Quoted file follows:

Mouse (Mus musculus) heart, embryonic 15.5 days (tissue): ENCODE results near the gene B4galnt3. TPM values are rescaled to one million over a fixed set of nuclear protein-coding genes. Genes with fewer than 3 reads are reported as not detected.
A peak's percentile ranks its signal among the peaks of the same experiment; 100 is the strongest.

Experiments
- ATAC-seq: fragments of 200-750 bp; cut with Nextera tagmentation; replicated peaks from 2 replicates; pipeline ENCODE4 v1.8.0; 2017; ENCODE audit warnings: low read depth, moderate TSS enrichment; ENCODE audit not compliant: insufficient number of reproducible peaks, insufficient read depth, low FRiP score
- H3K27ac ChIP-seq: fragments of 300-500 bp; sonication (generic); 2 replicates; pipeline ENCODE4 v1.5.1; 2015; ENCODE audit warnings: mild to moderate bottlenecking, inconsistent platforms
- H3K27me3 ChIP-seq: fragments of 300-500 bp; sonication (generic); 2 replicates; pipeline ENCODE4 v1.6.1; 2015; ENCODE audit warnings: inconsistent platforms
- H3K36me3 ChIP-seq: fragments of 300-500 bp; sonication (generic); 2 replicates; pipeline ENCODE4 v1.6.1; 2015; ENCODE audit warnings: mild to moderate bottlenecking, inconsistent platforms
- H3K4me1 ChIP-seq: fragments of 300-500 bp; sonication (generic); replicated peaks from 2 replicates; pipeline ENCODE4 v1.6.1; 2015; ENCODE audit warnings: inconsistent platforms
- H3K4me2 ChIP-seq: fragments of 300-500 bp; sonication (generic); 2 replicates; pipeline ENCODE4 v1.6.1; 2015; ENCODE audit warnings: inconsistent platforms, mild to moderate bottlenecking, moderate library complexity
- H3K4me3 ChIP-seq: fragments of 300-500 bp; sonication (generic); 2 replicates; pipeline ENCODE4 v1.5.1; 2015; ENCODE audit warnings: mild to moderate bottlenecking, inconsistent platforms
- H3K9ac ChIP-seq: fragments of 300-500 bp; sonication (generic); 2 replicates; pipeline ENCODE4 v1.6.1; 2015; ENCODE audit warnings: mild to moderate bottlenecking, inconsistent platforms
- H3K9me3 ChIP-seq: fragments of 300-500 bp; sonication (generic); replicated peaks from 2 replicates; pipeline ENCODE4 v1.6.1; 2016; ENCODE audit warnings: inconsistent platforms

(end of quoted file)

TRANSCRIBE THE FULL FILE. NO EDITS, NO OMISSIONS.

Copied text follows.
Mouse (Mus musculus) heart, embryonic 15.5 days (tissue): ENCODE results near the gene B4galnt3. TPM values are rescaled to one million over a fixed set of nuclear protein-coding genes. Genes with fewer than 3 reads are reported as not detected.
A peak's percentile ranks its signal among the peaks of the same experiment; 100 is the strongest.

Experiments
- ATAC-seq: fragments of 200-750 bp; cut with Nextera tagmentation; replicated peaks from 2 replicates; pipeline ENCODE4 v1.8.0; 2017; ENCODE audit warnings: low read depth, moderate TSS enrichment; ENCODE audit not compliant: insufficient number of reproducible peaks, insufficient read depth, low FRiP score
- H3K27ac ChIP-seq: fragments of 300-500 bp; sonication (generic); 2 replicates; pipeline ENCODE4 v1.5.1; 2015; ENCODE audit warnings: mild to moderate bottlenecking, inconsistent platforms
- H3K27me3 ChIP-seq: fragments of 300-500 bp; sonication (generic); 2 replicates; pipeline ENCODE4 v1.6.1; 2015; ENCODE audit warnings: inconsistent platforms
- H3K36me3 ChIP-seq: fragments of 300-500 bp; sonication (generic); 2 replicates; pipeline ENCODE4 v1.6.1; 2015; ENCODE audit warnings: mild to moderate bottlenecking, inconsistent platforms
- H3K4me1 ChIP-seq: fragments of 300-500 bp; sonication (generic); replicated peaks from 2 replicates; pipeline ENCODE4 v1.6.1; 2015; ENCODE audit warnings: inconsistent platforms
- H3K4me2 ChIP-seq: fragments of 300-500 bp; sonication (generic); 2 replicates; pipeline ENCODE4 v1.6.1; 2015; ENCODE audit warnings: inconsistent platforms, mild to moderate bottlenecking, moderate library complexity
- H3K4me3 ChIP-seq: fragments of 300-500 bp; sonication (generic); 2 replicates; pipeline ENCODE4 v1.5.1; 2015; ENCODE audit warnings: mild to moderate bottlenecking, inconsistent platforms
- H3K9ac ChIP-seq: fragments of 300-500 bp; sonication (generic); 2 replicates; pipeline ENCODE4 v1.6.1; 2015; ENCODE audit warnings: mild to moderate bottlenecking, inconsistent platforms
- H3K9me3 ChIP-seq: fragments of 300-500 bp; sonication (generic); replicated peaks from 2 replicates; pipeline ENCODE4 v1.6.1; 2016; ENCODE audit warnings: inconsistent platforms